FILE-In this May 15, 2013 file photo, a stylized upside down tree with roots at [auth] the top and made of two miles of plastic tubing is hoisted before a rehearsal of the Spoleto Festival USA opera “Matsukaze” at the Dock Street Theatre in Charleston, S.C. The production reflects the international flavor of the arts festival. The opera composer is Japanese and the director is Chinese while the lead singers are Korean and perform in German as an American conducts the orchestra. (AP Photo/Bruce Smith)
CHARLESTON, S.C. (AP) — The internationally known Spoleto Festival USA founded by the late composer Gian Carlo Menotti has always presented an international slate of performers.
The season concluding Sunday — the 37th for Spoleto — features two theater companies from the United Kingdom, an acrobatic ensemble from France and dance companies from Brazil and India. But perhaps no show reflects the international flavor of the 17-day arts festival than the American premier of the opera “Matsukaze.”
The composer is Japanese and the director is Chinese, while the lead singers are Korean and perform in German. An American conducts the orchestra.
Based on a text from Japanese Noh theater, it tells the story of the spirits of two sisters condemned to wander the earth. “Matsukaze,” which means “wind in the pines,” is by contemporary Japanese composer Toshio Hosokawa and premiered in Brussels two years ago. The curtain was to rise on the final Spoleto production Saturday night.
Noh theater dates back centuries and plots generally center around legends and the supernatural.
Hosokawa has lived in Germany for years, said John Kennedy, who is conducting the opera.
“He’s really at home with the language so it’s already a cross-cultural piece in that way,” said Kennedy, who also is the festival’s resident conductor. “There is something in the piece as far as merging East and West that inspired us to have that energy in our team.”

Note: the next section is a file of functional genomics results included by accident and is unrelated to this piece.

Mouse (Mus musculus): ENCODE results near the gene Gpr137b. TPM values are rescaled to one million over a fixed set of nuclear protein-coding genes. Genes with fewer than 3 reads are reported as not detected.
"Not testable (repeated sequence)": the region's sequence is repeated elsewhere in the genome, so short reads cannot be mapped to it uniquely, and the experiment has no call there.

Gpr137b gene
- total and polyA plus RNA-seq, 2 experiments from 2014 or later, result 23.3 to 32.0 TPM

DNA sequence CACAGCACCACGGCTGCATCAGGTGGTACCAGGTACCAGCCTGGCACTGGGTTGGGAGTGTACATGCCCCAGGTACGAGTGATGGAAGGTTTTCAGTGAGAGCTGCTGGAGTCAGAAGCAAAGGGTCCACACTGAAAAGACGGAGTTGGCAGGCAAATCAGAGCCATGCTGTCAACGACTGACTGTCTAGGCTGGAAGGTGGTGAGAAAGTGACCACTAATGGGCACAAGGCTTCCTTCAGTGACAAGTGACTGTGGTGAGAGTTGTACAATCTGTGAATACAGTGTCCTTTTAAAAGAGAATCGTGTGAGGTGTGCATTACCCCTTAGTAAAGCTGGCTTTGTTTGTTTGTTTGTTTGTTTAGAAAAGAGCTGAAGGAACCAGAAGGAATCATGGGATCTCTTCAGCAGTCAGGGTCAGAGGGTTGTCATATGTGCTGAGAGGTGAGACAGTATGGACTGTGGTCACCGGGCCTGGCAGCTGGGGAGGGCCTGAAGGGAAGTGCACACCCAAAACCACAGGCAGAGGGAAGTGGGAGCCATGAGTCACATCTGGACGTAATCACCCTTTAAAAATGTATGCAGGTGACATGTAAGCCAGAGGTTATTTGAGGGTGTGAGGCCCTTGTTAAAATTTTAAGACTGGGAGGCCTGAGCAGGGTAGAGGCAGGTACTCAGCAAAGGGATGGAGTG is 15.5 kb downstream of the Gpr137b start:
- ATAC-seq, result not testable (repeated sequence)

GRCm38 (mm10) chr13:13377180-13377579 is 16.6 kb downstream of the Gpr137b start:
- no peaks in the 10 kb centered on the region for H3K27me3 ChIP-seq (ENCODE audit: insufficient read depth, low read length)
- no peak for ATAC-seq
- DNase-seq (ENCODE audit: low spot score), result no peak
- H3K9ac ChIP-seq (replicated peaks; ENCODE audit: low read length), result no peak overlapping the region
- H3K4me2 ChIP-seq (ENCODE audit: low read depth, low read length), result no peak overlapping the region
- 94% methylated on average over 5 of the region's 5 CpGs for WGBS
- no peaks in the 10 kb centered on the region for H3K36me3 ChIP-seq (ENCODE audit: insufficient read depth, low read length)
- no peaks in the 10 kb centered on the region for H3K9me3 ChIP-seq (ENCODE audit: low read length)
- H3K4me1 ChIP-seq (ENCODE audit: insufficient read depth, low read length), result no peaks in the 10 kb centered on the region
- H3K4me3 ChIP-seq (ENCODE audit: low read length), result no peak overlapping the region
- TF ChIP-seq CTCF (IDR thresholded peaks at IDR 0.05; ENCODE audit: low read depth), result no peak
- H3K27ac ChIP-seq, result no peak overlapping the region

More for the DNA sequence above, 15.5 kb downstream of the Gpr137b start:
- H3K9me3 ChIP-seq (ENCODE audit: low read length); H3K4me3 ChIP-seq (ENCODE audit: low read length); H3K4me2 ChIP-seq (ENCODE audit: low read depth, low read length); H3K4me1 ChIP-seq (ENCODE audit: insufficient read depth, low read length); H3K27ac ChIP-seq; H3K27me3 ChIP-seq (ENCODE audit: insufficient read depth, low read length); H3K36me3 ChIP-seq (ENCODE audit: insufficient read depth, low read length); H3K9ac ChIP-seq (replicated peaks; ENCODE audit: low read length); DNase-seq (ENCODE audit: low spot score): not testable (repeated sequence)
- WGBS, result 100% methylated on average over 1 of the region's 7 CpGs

Director Chen Shi-Zheng, who has directed two previous Spoleto productions, said he retained traditional Japanese elements in the staging “but the music doesn’t sound stereotypical of a Japanese composer.”
“There’s a spirit that reminds you of a quality of meditation but it’s a contemporary and beautiful piece.”
Chen also called the production a “melting pot” and a “mixture,” a description that could apply to the Spoleto festival as a whole.
The opera, presented with English subtitles projected above the stage, tells a compelling story that draws in the audience. Yet the music, for an American audience, is a bit more unusual, Chen said.
“It’s not broad. In that sense it’s quite Eastern,” he said.
“The pace of the music is very gradual so there is an element that is not normal for Western audiences,” Kennedy agreed. “The production draws you in with slow, inevitable change.”
But he said Spoleto is an ideal place for such a production.
“Our audience for opera is people who have been exposed to many different things at the festival over the years so they are quite adventurous,” he said.
“The festival audience is always more accepting than a general audience,” Chen agreed. “People go to a festival because the normal repertory opera does not provide this kind of repertoire. So they are geared to something a little more eccentric, if that is a good word.”
Spoleto, created here in 1977 as a companion to Menotti’s Festival of Two Worlds in Spoleto, Italy, opened on May 24. The run of 160 performances, the festival’s largest, concludes Sunday evening with a concert by the Red Stick Ramblers — a Cajun, honky-tonk and swing ensemble at Middleton Place Plantation outside of Charleston. The concert is followed by the traditional closing fireworks display.